8 Common Programming Mistakes

Learning to program can be tough--just ask anyone who's done it! Fortunately, a lot of problems happen over and over again--I've put together 8 of the most common problems that you'll run into as a new programmer.


1. Undeclared Variables


int main()
{
 cin>>x;
 cout<<x;
}

"Huh? Why do I get an error?"


Your compiler doesn't know what x means. You need to declare it as a variable.

int main()
{
 int x;
 cin>>x;
 cout<<x;
}

2. Uninitialized variables


int count;
while(count<100)
{
 cout<<count;
 count++;
}

"Why doesn't my program enter the while loop?"


In C++ variables are not initialized to zero. In the above snippet of code, count could be any value in the range of int. It might, for example, be 586, and in that situation the while loop's condition would never be true. Perhaps the output of the program would be to print the numbers from -1000 to 99. In that case, once again, the variable was assigned a memory location with garbage data that happened to evaluate to -1000.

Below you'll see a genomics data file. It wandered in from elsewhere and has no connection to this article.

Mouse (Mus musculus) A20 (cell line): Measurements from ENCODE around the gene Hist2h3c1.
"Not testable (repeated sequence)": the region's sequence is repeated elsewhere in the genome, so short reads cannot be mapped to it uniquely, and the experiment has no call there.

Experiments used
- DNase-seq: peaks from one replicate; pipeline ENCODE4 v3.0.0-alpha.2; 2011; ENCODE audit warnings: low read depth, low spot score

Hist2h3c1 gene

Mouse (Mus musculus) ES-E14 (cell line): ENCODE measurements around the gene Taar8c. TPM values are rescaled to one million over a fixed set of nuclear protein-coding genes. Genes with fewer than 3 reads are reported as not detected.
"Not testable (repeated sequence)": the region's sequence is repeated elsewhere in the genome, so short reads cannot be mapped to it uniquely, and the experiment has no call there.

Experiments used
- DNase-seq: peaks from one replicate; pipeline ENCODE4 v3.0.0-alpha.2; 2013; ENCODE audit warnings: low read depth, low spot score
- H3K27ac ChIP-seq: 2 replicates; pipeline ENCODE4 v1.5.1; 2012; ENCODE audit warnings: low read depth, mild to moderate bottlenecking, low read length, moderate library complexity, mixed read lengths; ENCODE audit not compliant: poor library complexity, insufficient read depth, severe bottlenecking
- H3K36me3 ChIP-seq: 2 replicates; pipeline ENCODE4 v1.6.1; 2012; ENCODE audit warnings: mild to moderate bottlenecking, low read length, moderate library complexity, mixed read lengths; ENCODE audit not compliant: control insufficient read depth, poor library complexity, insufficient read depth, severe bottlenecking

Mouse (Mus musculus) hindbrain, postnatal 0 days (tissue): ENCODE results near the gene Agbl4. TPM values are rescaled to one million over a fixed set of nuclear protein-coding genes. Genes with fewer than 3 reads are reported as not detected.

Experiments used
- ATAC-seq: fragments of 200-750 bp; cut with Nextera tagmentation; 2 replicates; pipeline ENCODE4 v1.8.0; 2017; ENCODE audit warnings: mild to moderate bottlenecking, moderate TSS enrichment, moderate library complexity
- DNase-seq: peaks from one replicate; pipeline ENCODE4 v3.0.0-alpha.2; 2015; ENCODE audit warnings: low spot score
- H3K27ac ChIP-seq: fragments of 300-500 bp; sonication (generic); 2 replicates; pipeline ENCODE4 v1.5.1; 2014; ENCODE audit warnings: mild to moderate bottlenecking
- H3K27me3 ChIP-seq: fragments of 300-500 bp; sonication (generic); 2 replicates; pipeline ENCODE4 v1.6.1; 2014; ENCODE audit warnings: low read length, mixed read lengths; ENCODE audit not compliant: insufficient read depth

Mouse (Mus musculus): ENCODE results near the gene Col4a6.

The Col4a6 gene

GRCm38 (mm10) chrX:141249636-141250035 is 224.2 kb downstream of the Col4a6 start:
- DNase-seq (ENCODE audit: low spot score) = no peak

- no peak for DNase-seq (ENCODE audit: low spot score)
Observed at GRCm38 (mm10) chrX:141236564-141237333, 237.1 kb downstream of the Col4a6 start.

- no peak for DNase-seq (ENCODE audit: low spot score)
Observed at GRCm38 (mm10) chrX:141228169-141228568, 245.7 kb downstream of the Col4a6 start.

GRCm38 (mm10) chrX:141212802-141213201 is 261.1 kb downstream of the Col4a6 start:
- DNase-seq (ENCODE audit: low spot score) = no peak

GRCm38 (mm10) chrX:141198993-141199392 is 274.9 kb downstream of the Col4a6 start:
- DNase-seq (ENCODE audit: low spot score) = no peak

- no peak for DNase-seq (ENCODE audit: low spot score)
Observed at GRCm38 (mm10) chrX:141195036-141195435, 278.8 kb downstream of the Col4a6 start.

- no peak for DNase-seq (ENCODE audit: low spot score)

Remember to initialize your variables.

3. Setting a variable to an uninitialized value


int a, b;
int sum=a+b;
cout<<"Enter two numbers to add: ";
cin>>a;
cin>>b;
cout<<"The sum is: "<<sum;
When Run:
Enter two numbers to add: 1 3
The sum is: -1393

"What's wrong with my program?"


Often beginning programmers believe that variables work like equations - if you assign a variable to equal the result of an operation on several other variables that whenever those variables change (a and b in this example), the value of the variable will change. In C++ assignment does not work this way: it's a one shot deal. Once you assign a value to a variable, it's that value until you reassign the values. In the example program, because a and b are not initialized, sum will equal an unknown random number, no matter what the user inputs.